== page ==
By Asif Shahzad and Drazen Jorgic
ISLAMABAD (Reuters) – Muhammad Hammad Azhar, one of the youngest ministers in Pakistan’s new government, is the latest in a long line of officials to face a problem that undermines his country’s development: getting people to start paying income taxes.
Ending a culture of rampant tax evasion is expected to be high on the agenda in negotiations this month with the International Monetary Fund (IMF) as cash-strapped Pakistan seeks a second bailout since 2013.
As state minister for revenue, Azhar, 37, says he is planning for long-term reforms. But first, he is banking on improved technology to allow the government to tap existing financial databases to help identify tax dodgers in a nation where less than 1 percent of the population even files income tax returns.
“There is a lot of catching up to do,” Azhar told Reuters in an interview.
One of the world’s lowest tax collection rates partly help explain the shoddy state of Pakistan’s hospitals and schools, and why the illiteracy rate hovers above 40 percent in the mainly Muslim nation of 208 million people.
Prime Minister Imran Khan, who took power in August, has vowed to double tax collection by reforming the Federal Bureau of Revenue (FBR), an institution he has called “totally corrupt”. One of Khan’s first acts as premier was to replace the FBR chief.
In recent months, the FBR has launched a crackdown on 350 wealthy people targeting landlords and owners of luxury cars, as well as individuals who have a “trail of large business transactions and business deals” but don’t file tax returns.
But Pakistan’s history is littered with statements by incoming governments announcing crackdowns and pledging tax reforms that fizzle out because of a lack of political will to force the rich and powerful to pay taxes.
“Reforming the tax system in a country like ours is a gigantic task,” said Yousuf Nazar, a former head of emerging market equity investments at Citigroup in London and author of a book on Pakistan’s political economy.
“Powerful interests in the establishment, big business and large land owners are not serious about tax reform.”
To widen the base of payers, Revenue Minister Azhar said the government plans to use a carrot and stick approach: intensify targeting of evaders while at the same time making it easier for payers by allowing them to file taxes under a single window, where all the relevant information would be stored.
Azhar says his team is using existing government data on car purchases, bank transactions and air travel histories to build a database that will identify and profile wealthy tax dodgers. But it would take a few months for most of the disparate data on the government’s books to be brought under one platform.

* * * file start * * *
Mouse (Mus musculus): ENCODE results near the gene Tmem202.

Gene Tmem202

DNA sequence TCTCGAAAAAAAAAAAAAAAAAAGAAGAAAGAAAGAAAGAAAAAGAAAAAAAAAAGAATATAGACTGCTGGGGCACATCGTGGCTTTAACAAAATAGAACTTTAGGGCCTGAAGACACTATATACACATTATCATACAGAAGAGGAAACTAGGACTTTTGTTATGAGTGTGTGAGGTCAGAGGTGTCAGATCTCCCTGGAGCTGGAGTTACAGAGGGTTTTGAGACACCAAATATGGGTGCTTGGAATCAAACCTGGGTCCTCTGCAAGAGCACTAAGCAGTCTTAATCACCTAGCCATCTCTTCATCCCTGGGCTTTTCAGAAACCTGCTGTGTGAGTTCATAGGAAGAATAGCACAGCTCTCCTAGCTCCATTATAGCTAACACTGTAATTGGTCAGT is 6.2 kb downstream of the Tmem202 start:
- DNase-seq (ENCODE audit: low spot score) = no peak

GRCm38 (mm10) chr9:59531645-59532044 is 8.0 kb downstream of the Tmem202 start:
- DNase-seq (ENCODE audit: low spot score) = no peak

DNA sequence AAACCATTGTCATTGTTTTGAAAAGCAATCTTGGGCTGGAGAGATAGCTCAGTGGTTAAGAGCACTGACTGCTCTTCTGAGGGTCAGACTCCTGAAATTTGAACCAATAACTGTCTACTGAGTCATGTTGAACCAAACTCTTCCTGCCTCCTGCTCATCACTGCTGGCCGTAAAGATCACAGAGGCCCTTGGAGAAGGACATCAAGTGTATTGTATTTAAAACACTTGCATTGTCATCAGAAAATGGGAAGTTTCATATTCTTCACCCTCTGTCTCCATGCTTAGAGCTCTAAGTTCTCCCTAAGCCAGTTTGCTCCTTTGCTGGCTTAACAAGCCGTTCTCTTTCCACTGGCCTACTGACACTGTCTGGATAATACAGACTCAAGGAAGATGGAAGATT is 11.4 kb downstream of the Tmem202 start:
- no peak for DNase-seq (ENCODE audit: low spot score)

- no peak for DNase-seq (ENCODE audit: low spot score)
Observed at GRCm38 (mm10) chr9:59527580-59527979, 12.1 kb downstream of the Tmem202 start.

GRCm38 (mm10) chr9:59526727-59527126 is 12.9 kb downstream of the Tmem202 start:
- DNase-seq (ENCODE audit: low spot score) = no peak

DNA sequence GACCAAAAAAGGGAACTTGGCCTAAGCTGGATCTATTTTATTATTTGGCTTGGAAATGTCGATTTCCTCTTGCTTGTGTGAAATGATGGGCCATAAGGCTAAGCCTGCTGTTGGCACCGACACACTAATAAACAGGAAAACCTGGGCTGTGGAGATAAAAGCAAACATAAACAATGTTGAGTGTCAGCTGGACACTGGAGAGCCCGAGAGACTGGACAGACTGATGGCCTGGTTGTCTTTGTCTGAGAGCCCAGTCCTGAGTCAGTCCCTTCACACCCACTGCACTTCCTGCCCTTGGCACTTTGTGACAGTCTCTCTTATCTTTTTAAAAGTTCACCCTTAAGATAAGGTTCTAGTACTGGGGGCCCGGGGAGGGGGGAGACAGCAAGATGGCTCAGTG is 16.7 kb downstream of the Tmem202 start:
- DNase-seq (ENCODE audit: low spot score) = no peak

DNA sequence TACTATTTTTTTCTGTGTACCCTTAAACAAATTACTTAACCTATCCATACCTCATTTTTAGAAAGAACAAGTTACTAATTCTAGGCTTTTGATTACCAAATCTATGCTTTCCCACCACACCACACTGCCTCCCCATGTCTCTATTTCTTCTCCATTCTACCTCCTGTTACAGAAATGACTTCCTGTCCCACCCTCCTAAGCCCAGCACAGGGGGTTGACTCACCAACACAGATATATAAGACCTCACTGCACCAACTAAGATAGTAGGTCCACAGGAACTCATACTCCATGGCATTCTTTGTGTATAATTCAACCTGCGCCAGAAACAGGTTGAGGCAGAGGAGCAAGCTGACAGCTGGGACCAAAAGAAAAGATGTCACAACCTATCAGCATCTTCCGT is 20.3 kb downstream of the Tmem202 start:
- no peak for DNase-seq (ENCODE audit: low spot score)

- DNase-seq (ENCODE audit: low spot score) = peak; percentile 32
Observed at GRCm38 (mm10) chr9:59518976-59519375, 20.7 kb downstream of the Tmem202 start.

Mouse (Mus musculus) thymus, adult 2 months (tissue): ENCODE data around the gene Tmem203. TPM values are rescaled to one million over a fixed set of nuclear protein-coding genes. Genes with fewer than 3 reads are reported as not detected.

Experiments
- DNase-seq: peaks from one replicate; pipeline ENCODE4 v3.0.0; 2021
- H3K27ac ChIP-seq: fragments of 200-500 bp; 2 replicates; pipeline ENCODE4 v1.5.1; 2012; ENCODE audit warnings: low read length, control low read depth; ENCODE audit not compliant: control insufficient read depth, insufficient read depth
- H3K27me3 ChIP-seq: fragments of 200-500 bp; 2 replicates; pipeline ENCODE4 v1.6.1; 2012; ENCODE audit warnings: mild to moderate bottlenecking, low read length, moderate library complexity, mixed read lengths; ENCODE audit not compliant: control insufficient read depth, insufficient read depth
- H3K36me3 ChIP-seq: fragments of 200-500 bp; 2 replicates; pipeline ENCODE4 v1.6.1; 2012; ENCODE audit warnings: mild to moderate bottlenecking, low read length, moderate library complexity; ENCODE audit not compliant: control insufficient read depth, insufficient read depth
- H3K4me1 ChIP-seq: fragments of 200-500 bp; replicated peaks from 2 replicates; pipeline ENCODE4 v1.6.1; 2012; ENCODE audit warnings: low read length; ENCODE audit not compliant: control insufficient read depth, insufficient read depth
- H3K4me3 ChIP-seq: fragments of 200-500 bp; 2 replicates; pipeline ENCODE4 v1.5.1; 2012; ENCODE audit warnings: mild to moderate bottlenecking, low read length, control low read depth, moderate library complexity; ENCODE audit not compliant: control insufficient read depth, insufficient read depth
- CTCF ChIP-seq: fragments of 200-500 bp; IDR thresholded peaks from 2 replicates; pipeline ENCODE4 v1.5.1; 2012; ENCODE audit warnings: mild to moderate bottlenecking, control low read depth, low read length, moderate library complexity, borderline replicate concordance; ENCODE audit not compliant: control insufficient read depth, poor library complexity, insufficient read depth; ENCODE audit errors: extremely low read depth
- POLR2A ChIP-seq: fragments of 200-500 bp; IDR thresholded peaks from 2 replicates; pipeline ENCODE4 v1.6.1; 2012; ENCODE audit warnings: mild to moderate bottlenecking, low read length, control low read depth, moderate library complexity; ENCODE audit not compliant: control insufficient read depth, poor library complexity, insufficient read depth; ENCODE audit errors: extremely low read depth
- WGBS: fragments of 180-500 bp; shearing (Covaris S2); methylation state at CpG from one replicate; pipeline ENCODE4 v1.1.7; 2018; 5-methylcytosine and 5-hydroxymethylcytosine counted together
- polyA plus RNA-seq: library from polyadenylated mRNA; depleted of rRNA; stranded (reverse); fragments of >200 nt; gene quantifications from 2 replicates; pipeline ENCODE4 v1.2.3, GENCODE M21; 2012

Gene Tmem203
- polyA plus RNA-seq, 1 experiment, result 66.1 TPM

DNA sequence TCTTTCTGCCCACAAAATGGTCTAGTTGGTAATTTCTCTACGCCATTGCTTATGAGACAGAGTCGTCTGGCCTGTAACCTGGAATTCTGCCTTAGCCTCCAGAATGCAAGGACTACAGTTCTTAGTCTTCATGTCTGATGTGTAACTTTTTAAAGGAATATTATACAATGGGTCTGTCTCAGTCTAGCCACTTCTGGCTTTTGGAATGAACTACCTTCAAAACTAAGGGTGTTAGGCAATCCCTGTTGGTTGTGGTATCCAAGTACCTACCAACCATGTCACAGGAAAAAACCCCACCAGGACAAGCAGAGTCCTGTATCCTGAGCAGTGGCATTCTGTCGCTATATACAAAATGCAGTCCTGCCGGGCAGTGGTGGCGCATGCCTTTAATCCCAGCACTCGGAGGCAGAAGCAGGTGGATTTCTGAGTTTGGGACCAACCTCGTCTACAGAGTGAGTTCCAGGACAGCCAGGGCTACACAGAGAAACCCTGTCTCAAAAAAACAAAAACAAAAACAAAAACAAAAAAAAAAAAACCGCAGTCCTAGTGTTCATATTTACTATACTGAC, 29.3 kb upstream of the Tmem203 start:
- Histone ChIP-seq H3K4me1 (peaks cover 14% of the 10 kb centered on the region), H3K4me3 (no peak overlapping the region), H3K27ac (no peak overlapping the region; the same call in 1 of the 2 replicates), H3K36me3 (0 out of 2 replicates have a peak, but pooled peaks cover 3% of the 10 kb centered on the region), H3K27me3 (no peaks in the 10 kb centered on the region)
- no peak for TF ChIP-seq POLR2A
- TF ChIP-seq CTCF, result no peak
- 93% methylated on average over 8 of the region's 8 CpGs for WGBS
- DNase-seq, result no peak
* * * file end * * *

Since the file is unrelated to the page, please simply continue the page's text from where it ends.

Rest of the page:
Such efforts are likely to go down well with the IMF, which in return for bailing out Pakistan, is expected to demand it carry out structural reforms, including widening the income tax base.
The previous government increased the tax-to-GDP ratio to around 13 percent from 10.1 percent – but that is still far below the 34 percent average among members of the Organisation for Economic Co-operation and Development.
Much of the increase was due to import duties, sales taxes, and other indirect taxation, which accounts for nearly 63 percent of Pakistan government revenue. Critics say this kind of taxation is regressive and disproportionately hurts the poor.
As of last year, only 1.6 million people in the country filed tax returns. Out of them, 400,000 showed income below the levels that tax cuts in, another 200,000 had minimal tax, and only 950,000 paid tax of any significance.
There is political will among the new government to push through changes and go after non-filers but it is not unanimous across Khan’s party and may not last forever, according to Zeeshan Merchant, a tax expert.
“We don’t need rhetoric. We need action,” he said.
Key tax reforms kicked off last week when Khan’s cabinet separated tax policy from revenue collection. This effectively took away policy-making powers from the FBR, which has a history of imposing indirect taxes to help hit year-end targets.
One of the biggest potential prizes for Azhar is capturing Pakistan’s black economy, in which property, goods and services are sold for cash to avoid taxation, and which many people believe is bigger than the formal $310 billion economy.
“We really have to discourage the cash economy,” Azhar said. “All this money is handed in cash under the table, and that’s something we want to make difficult.”
( ; Writing by Drazen Jorgic, Editing by Kay Johnson, Martin Howell and Raju Gopalakrishnan)